Spoken Languages: English, Japanese, English subtitles.




Andrew Osmond on an anime with a distinctive look
Boy meets girl; boy and girl hate each other; boy and girl learn they’re both children of gangster families and must pretend to be lovers to prevent gang war. Naturally there are rival suitors on both sides of the fractious pair, ranging from a sweet girl-next-door type to a pistol-packing assassin.
With the release of Love, Chunibyo & Other Delusions fast approaching, Jordan takes a look at what "Chunibyo" actually is.


Following its remarkable success in UK cinemas last Autumn, Manga Entertainment is thrilled to announce that the home video release of Dragon Ball Z: Resurrection 'F' debuted last week in the Official UK Home Video Chart Top 20.

Naruto Music: 7!!

Tom Smith on the newest numero-enchanted musicians
It may sound odd to English ears, but 7!!’s choice of pronunciation makes sense (well, a tiny bit of sense) when put into the context of where the band grew up; Okinawa. It’s an area that’s closer to Taiwan than mainland Japan, and one that’s had a heavy US military presence since the Second World War. These factors, among plenty of others, have had an affect on the cultural evolution of the islands, and one of the most evident examples can be found in local popular music scene.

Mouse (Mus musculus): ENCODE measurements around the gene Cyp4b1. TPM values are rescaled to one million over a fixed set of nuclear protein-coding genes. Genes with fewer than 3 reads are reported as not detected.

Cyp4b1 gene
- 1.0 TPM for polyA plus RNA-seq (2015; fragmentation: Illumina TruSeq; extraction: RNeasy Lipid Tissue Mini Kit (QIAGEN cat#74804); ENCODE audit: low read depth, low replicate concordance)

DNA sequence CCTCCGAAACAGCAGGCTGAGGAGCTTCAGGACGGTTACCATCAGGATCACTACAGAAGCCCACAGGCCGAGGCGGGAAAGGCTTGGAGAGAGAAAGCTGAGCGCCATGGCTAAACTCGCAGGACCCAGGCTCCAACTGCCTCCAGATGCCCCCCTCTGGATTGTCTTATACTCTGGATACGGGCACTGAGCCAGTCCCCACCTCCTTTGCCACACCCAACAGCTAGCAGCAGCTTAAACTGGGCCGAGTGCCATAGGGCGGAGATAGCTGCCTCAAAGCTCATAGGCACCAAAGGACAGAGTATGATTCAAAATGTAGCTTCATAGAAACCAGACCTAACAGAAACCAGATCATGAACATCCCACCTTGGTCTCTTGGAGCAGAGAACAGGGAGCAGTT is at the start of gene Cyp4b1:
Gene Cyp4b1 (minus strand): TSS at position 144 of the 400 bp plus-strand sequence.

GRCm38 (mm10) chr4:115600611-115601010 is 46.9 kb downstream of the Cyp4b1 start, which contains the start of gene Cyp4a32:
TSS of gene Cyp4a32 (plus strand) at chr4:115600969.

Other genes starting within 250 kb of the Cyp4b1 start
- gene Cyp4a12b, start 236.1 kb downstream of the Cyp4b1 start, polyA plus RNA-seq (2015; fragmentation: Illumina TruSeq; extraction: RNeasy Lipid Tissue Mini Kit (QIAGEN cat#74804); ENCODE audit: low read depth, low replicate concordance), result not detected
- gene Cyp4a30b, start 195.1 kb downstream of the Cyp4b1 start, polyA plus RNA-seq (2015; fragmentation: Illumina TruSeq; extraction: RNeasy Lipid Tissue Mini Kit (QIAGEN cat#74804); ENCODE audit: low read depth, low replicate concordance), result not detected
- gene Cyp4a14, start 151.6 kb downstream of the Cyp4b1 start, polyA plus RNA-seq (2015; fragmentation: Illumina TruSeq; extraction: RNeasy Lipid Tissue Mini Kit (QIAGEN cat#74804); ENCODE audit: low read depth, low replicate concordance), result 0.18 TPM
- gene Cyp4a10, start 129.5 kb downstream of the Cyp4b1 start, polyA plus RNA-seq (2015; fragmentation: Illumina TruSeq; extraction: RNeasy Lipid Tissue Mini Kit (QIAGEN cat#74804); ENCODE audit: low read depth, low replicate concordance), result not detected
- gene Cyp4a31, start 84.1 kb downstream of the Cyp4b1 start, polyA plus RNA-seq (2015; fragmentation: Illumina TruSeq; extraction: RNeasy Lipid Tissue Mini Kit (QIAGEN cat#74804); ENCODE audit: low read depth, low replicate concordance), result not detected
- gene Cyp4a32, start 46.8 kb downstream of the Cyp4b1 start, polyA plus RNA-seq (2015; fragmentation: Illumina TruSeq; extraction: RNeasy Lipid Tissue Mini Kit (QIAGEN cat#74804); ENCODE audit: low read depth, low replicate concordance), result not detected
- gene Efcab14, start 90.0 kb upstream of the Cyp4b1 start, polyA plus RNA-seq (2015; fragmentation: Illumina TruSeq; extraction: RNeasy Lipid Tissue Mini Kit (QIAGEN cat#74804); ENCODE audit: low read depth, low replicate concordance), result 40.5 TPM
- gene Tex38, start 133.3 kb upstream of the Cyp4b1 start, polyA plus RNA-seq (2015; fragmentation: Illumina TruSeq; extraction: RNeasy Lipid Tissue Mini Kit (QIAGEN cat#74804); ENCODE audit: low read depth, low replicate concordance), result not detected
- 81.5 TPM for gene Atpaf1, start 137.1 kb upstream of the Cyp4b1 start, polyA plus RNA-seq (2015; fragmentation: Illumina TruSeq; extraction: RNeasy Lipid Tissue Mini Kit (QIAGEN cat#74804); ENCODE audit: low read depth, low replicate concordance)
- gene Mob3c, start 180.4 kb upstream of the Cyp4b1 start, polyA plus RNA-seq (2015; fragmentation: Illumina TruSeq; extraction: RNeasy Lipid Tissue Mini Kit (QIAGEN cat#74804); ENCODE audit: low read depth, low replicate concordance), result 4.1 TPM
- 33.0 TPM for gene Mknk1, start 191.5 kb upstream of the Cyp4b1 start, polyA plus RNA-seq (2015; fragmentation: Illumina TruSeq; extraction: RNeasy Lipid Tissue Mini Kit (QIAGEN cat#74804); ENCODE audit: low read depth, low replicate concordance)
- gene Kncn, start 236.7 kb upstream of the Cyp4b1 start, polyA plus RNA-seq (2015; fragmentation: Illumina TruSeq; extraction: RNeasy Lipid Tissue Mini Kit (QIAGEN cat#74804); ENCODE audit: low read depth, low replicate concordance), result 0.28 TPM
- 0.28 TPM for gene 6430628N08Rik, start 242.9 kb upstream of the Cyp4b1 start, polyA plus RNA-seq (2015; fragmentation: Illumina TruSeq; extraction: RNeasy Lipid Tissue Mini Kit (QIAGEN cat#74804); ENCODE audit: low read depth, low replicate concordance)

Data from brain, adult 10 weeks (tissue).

It's back on the magic carpet for the second box set
In the aftermath of the Balbadd storyline, Alibaba and Aladdin must move on, stopping over in the lively kingdom of their ally Sinbad, before being obliged to enter another dungeon.

Interview: Yui Tanimura on Dark Souls II

Matt Kamen speaks with the director of the toughest game you’ll play this year.
For Dark Souls II, new directors Yui Tanimura and Tomohiro Shibuya promise the upcoming sequel will be every bit as challenging as its precursors.

Blood C: The Last Dark

Director Naoyoshi Shiotani on getting the darkness right
“In every theatre you have different light, so you can never be sure what it’s going to look like. So you have to think; will this be okay, will you lose details in that kind of darkness? It was hard to calculate all that.”

Tajomaru: Avenging Blade

Jonathan Clements goes in search of groove in a grove
Tajomaru: Avenging Blade is part of a trend in filmmaking that has seen a number of Japanese classics approached from new angles. In Hollywood, we have the Satsuma Rebellion retooled in The Last Samurai, and Keanu Reeves already at work on the forthcoming Forty-seven Ronin. Within Japan, Sogo Ishii’s Gojoe (2000) replayed a famous samurai legend with a gritty, glossy, pop sensibility. Shinji Higuchi’s Hidden Fortress: The Last Princess (2008) re-appraised a Kurosawa classic through the priorities and influences of George Lucas’s Star Wars. Kazuaki Kiriya’s Goemon (2009) retold an old kabuki tale, re-imagined with the weight of a century of potboiler novels and schlocky ninja movies.

Tokyo Tribe

Andrew Osmond on a rap musical, in Japanese. Yes. Thank you. You’re welcome.
Represent! The live-action film of Akira is here… and it’s a rap musical! Okay, we’re kidding, but Tokyo Tribe takes place in a violent fantasy Tokyo of warring gangs, hence the film’s name. It’s based on a manga strip and takes a manically cartoonish approach to its material.